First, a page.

That’s not hard to believe. Earlier in August, the treat dealers were fielding Crunkcake orders at an event at Asylum in Adams Morgan, where this reporter and her dining companion got our first taste of the nightcapped noshes, priced at $3.50 a pop.
After just one bite of his Cowboy Coffee cupcake, my friend seemed to be heading down the highway to hammered. “Ew, it’s like taking a shot,” he groaned. The confection was almost goopy with booze, which overpowered the advertised chocolate notes.
On the other hand, my Buttery Nipple tasted decidedly cupcakelike: light, sweet, and seemingly virginal by comparison. I could barely detect the buzzy elements of the butterscotch schnapps and Bailey’s-spiked buttercream. Balancing adult appeal and childhood nostalgia, it seems, is the inherent challenge in boozy baking.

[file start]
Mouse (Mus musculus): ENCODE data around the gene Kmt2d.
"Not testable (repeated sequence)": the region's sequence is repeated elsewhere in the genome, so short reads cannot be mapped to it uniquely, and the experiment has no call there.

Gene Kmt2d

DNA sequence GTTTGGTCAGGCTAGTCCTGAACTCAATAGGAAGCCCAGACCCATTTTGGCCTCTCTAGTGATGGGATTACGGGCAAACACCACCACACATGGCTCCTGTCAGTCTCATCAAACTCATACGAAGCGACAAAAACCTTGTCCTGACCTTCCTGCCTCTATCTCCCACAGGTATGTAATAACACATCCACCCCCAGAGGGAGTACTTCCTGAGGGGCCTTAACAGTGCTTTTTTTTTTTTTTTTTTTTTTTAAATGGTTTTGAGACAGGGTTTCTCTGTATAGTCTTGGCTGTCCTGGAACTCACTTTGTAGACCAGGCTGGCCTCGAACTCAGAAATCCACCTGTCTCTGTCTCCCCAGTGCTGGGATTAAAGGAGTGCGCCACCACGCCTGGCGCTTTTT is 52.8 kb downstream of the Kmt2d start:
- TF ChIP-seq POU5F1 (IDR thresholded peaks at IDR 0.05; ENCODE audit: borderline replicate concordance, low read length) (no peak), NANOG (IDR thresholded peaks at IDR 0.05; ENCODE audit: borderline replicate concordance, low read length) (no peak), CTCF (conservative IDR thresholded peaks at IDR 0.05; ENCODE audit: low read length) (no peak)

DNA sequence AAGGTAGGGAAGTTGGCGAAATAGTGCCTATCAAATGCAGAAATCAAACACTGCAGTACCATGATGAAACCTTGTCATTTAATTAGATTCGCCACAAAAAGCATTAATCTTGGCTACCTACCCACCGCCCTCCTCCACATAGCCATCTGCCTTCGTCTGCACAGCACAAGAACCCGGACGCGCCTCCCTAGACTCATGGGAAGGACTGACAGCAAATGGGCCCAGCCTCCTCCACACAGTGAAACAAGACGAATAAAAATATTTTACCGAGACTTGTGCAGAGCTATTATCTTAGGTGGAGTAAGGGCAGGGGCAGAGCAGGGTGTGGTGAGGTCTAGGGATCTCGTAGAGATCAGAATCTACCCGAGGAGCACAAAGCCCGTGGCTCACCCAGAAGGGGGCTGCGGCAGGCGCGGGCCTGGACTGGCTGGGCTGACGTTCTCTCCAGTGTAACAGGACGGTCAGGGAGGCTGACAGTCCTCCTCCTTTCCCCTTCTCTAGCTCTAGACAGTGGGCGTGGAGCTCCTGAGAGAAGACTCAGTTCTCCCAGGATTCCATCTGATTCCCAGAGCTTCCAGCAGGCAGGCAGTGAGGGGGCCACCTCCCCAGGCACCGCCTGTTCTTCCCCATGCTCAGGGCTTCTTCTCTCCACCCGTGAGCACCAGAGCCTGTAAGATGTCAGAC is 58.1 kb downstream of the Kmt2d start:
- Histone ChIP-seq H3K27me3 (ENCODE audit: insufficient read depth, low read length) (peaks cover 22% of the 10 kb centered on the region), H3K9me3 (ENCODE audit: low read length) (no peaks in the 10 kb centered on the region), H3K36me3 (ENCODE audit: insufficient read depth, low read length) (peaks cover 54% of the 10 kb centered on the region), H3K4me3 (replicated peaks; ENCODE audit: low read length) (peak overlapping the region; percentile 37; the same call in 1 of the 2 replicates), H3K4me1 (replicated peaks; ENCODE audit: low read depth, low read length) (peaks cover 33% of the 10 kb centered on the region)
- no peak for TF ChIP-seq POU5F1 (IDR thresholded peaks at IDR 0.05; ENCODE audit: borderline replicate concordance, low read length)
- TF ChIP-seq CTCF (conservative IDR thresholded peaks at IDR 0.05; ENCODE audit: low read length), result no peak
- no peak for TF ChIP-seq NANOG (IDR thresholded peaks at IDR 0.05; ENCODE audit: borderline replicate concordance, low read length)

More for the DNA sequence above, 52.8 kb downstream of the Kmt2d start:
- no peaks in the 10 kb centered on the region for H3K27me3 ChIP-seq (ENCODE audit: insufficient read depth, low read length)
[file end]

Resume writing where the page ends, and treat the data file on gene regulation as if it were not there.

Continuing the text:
Round two proved both pleasingly potent and palatable. The Irish Car Bomb, a Guinness-doused chocolate cake flavored with Jameson and iced with Bailey’s buttercream, burst with spice, but the whiskey didn’t inflict undue damage. The Fat Elvis, a rum-soaked banana cake capped with Frangelico-peanut-butter icing, tasted similarly understated but didn’t overdose on the alcohol.
Later, I tried the tres leches variety, which genuinely reflected the creamy Spanish cake for which it is named—and genuinely made me media borracha.
With more than a dozen flavors in their arsenal, Sabath and Sleeper have enough variety to fill an entire menu. But don’t expect a stand-alone Crunkcakery anytime soon.
“Right now we’d love to have Crunkcakes be full-time,” says Sabath, “but it’s more practical to be in bars.”
Photos by Darrow Montgomery